Barbera and Dolcetto used to be workhorse grapes for producing simple quaffing wines to complement Piedmont's "noble" wines like Barolo, Barbaresco and Gattinara made from Nebbiolo. However, in the last generation, producers have become much more ambitious with these grapes not always with happy results. Here is a Barbera which IMO shows some modernity but does not go over the top.

Last night we came in quite late and Germaine simply took an unmarked pack out of the deep freeze. It turned out to be a Bolognese so an Italian was the natural pairing. Most Chianti would have been even better because of their higher acidity but this one worked well. I reproduce the TN which I wrote when I opened an earlier bottle.

2014 Pico Maccario Barbera d'Asti Lavignone - Italy, Piedmont, Asti, Barbera d'Asti (9/13/2016)
When I entered my purchase into CT, I was disconcerted to see some negative posts, but I am glad to report that I like this wine's rather unusual flavour profile. Deep colour, expressive nose, medium plus bodied showing rich red and dark fruit with a touch of raisin, spice and an odd but attractive, for me, overlay as if the wine had been poured into a glass which had traces of Campari orange. Add to that enough smooth acidity for balance and some firmness and mild bitterness on the finish and there is a lot to like. A far cry from the rustic, rather acidic but cheerful Barberas of a generation ago. Good wine and good QPR at c.€9.
Image
Tim York
User avatar
User

Robin Garr

Rank

Forum Janitor

Posts

19718

Joined

Fri Feb 17, 2006 2:44 pm

Location

Louisville, KY

Re: Wine Focus for February 2017: Wines of Italy

by Robin Garr » Fri Feb 24, 2017 2:41 pm

Best wine-in-a-box (TetraPak, not bag-in-box) I've ever tasted ...

Montebernardi 2014 "Fuoristrada Off Road" Rosso Toscano Sangiovese ($14.99/1 liter)

This certified organic wine comes in a recyclable coated red-cardboard 'TetraPak" box roughly the size and shape of a wine bottle. It pours dark reddish-purple, shading to a clear garnet edge. The aromas bespeak Tuscan Sangiovese with fresh and ripe cherry fruit, dried cherries and subtle spice. Fresh and tart, red and black berries and zippy, food-friendly acidity and 13.5% alcohol in a palate-cleansing flavor that lingers, adding a touch of tannic astringency in the finish. If you're prejudiced against wines that come from a box, taste this one "blind" and prepare to have your attitude adjusted. Excellent value. U.S. importer: One Green Liter LLC, Boynton Beach, Fla. (Feb. 21, 2017)

FOOD MATCH: It made a decent match with a dish of asparagus and scrambled eggs with a cheesy sauce, but it might find its best use with pizza, tomato-sauced pasta or burgers and steaks.

WHEN TO DRINK: Call me old-fashioned, but I'm not yet persuaded by Tetra Paks for cellaring. Buy it, enjoy it, buy some more.

VALUE:
It took a special $11.90 markdown sale for my local price to match the average U.S. retail on Wine-Searcher.com, but for a full liter, this wine would still be a fine value in the middle to upper teens.

WEB LINK
Here's a fact sheet about Fuorostrada's TetraPak wines.

FIND THIS WINE ONLINE:
Look for vendors and compare prices for Montebernardi "Fuoristrada Off Road" Rosso Toscano Sangiovese on Wine-Searcher.com.
User avatar
User

Robin Garr

Rank

Forum Janitor

Posts

19718

Joined

Fri Feb 17, 2006 2:44 pm

Location

Louisville, KY

Re: Wine Focus for February 2017: Wines of Italy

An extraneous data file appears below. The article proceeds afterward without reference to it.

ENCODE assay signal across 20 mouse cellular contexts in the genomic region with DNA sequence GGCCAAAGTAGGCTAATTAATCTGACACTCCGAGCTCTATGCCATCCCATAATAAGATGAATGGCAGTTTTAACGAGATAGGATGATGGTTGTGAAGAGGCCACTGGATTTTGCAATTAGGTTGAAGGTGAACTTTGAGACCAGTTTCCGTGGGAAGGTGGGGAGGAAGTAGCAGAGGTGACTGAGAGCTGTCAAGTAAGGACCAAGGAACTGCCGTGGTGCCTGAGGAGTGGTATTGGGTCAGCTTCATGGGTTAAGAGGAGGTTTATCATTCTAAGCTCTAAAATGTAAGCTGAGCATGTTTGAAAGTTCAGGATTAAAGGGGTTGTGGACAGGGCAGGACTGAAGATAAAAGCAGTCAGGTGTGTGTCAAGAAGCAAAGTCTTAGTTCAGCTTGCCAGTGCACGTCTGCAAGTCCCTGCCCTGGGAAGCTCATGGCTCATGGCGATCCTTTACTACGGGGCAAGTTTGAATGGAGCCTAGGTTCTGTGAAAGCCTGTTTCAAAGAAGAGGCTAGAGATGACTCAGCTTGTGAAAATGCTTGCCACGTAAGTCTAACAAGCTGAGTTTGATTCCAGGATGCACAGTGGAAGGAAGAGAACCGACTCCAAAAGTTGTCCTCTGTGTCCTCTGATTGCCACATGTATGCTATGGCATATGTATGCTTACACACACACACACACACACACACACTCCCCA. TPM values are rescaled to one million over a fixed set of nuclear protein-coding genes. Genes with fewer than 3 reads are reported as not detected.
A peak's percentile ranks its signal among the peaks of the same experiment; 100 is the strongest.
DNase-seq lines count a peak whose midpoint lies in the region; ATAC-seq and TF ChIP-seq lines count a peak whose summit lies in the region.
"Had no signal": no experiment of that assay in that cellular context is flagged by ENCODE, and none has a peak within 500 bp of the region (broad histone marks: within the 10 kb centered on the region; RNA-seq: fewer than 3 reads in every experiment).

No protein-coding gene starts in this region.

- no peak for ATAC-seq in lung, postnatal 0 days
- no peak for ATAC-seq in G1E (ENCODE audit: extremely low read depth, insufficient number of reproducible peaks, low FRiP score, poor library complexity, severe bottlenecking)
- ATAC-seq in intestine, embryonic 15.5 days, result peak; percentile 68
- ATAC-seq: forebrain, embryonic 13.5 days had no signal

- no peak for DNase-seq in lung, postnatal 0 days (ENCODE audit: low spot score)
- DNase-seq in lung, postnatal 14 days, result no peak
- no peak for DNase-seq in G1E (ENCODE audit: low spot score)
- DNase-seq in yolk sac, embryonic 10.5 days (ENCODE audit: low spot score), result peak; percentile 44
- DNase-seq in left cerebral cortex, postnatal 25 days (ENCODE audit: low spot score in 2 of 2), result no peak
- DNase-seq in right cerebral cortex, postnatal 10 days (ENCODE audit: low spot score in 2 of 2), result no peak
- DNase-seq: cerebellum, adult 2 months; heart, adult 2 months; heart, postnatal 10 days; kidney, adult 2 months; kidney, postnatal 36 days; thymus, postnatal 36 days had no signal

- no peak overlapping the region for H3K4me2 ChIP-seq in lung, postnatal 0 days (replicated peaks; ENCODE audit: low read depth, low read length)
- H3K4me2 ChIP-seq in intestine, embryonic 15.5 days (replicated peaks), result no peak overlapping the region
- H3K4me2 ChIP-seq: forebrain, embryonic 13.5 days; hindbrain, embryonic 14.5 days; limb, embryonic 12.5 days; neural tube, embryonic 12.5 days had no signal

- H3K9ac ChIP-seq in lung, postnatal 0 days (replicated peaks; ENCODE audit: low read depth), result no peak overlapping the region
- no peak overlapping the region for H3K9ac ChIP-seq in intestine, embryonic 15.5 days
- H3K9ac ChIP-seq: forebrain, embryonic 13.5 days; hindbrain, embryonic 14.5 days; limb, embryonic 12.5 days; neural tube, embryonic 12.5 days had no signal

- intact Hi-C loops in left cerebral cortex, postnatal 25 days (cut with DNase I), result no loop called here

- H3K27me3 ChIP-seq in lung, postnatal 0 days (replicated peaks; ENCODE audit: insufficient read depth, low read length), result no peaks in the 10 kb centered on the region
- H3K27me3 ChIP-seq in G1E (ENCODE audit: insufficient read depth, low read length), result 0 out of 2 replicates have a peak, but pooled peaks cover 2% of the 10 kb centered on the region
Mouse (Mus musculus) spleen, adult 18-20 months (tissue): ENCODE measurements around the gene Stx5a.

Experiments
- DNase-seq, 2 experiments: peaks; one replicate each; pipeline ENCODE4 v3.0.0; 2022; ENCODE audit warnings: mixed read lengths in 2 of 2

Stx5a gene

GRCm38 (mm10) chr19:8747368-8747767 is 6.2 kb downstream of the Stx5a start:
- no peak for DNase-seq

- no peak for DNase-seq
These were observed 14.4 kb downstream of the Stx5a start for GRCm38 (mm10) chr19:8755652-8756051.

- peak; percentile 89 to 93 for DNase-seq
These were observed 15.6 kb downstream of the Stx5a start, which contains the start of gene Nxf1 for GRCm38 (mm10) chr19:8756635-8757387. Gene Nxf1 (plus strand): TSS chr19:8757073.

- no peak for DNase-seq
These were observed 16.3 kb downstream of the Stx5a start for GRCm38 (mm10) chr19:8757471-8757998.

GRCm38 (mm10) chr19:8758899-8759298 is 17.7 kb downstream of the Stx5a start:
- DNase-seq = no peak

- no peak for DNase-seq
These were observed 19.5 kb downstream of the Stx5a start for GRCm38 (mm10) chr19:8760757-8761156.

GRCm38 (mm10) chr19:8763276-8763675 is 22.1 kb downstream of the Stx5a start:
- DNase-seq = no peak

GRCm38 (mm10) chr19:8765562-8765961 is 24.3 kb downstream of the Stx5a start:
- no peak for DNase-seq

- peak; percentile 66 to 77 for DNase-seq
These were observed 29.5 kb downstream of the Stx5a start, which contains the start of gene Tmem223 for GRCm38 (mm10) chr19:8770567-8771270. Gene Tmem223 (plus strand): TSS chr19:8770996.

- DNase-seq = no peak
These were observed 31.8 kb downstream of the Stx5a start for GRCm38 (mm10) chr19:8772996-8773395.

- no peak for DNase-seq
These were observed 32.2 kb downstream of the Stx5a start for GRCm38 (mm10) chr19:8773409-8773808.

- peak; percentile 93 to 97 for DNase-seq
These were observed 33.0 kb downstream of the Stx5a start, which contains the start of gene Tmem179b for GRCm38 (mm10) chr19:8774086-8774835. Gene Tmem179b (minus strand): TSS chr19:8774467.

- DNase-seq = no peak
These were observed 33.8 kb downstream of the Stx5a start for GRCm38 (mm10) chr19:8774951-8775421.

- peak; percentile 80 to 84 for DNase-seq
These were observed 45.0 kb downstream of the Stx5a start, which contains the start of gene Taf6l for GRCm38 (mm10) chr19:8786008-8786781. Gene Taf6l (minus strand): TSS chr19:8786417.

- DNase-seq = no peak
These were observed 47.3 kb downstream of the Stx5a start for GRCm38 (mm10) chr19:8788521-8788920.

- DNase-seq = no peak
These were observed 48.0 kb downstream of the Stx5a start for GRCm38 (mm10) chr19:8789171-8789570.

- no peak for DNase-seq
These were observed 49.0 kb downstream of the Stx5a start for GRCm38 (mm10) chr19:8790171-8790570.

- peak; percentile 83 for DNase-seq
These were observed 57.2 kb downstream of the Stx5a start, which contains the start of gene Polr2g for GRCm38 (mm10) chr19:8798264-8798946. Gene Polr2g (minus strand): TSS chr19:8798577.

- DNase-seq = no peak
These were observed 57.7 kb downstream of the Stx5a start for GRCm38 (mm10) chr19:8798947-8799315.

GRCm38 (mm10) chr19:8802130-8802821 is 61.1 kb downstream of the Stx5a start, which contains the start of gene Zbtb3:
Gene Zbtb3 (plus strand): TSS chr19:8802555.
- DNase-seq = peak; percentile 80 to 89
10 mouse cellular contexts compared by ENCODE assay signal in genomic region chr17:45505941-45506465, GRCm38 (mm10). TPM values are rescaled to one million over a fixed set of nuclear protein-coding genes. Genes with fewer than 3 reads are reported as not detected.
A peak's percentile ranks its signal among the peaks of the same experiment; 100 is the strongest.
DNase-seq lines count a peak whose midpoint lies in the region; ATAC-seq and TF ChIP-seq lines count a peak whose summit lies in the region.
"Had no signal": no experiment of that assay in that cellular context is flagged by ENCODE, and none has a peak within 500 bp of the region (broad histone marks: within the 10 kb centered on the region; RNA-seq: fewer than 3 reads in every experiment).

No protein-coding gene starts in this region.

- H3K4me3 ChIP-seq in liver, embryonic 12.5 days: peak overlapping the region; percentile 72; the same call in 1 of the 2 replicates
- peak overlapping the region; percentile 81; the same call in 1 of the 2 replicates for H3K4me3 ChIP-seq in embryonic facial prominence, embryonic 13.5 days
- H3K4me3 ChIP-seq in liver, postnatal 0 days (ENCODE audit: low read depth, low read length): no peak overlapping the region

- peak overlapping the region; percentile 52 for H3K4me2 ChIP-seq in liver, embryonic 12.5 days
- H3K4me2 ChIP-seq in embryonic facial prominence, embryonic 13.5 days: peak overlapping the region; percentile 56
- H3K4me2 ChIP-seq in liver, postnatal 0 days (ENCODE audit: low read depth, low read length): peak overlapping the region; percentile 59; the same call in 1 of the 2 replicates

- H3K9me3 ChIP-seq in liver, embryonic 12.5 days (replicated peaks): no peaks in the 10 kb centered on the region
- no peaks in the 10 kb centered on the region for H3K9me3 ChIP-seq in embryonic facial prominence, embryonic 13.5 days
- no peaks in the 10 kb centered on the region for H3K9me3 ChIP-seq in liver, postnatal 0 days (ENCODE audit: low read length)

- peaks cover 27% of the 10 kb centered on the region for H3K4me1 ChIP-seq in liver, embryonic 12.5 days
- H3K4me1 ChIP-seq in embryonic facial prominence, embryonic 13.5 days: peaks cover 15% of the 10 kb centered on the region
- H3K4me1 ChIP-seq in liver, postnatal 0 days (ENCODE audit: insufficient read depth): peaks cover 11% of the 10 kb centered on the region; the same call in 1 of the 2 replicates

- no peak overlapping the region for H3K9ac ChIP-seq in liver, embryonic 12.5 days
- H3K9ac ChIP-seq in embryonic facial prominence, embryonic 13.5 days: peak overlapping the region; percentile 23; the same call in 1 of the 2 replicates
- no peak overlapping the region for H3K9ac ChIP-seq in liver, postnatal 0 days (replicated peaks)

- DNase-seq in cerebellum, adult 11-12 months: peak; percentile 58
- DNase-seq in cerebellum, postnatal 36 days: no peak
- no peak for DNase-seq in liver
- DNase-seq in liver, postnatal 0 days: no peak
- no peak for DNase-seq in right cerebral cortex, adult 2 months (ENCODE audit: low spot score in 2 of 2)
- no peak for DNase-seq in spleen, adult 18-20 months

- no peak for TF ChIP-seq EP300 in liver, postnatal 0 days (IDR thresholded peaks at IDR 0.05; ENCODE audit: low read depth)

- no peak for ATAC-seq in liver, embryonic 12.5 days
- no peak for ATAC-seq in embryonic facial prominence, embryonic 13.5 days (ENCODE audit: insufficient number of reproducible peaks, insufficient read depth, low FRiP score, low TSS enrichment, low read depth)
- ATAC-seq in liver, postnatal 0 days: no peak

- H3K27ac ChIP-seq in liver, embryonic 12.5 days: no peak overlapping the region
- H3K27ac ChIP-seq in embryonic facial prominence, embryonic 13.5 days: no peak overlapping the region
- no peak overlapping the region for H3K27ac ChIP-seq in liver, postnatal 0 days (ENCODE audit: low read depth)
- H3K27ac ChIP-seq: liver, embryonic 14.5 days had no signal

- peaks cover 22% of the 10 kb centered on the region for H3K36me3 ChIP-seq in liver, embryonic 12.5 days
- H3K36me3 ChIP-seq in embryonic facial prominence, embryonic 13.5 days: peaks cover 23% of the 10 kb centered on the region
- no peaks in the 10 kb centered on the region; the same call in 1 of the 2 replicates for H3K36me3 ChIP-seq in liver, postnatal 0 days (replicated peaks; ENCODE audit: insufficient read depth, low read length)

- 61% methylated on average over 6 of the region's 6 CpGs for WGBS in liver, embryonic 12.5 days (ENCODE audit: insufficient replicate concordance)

by Robin Garr » Fri Feb 24, 2017 2:42 pm

Il Viziato NV "The Spoiled One" Vino Rosso ($9.99)

An offbeat blend of 80 percent Sangiovese from Chianti Classico near Panzano in Tuscany with 20 percent Nero d'Avola from Sicily, this wine is made by an unusual technique: drying some of the grapes separately before introducing them back into the fermenting mix, concentrating the natural grape sugars for a more intense wine, although it still comes in at a moderate 13 percent alcohol. There is a note of dried cherries in the aroma, dancing with distinct though subtle scents of licorice and dried herbs. Full, juicy fruit flavors follow the nose, rather full body shaped up by zippy, mouth-watering acidity and astringent tannins, with tart dried fruit lingering in the finish. U.S. importer: Empson (U.S.A.) Inc., Alexandria, Va. (Feb. 23, 2017)

FOOD MATCH: It made a natural match with an old-school bowl of spaghetti with a simply, gently spicy tomato sauce. It would be fine, too, with beef or grilled poultry or cheese.

WHEN TO DRINK: I don't see it as a cellar keeper, but its acidic balance and tannins suggest that there'd be no harm in keeping it for a few years under good cellar conditions.

VALUE:
It's hard to beat a balanced, food-friendly Italian red for a penny under 10 bucks.

WEB LINK
Here's the importer's fact sheet on Il Viziato "The Spoiled One."

FIND THIS WINE ONLINE:
Wine-Searcher.com lists only a few vendors for Il Viziato NV "The Spoiled One" Vino Rosso, but it's worth a look if you're near one of these shops or can have them ship to you.

However, distributor Empson (U.S.A.) offers this handy online tool to find retailers that carry their portfolio in every U.S. state.
User avatar
User

Jenise

Rank

FLDG Dishwasher

Posts

30758

Joined

Tue Mar 21, 2006 3:45 pm

Location

The Pacific Northest Westest

Re: Wine Focus for February 2017: Wines of Italy

by Jenise » Tue Feb 28, 2017 9:59 pm

BoxWine.jpg
BoxWine.jpg (70.84 KiB) Viewed 258 times


$26 for a three liter box. And it's GOOD. Not just good for wine in a box or good for under $9/liter, it's good. You can serve this to any of your Italian wine loving friends and they'd never know it didn't come in a 750 ml bottle for $20-something. It had good body, good acidity and good barbera character. I bought it while searching for values for an upcoming neighborhood tasting, and I'm going to go back and buy the remaining bottle, er, BOX, for our next camping trip!
My wine shopping and I have never had a problem. Just a perpetual race between the bankruptcy court and Hell.--Rogov
Previous

Who is online

Users browsing this forum: No registered users and 3 guests

Powered by phpBB ® | phpBB3 Style by KomiDesign
cron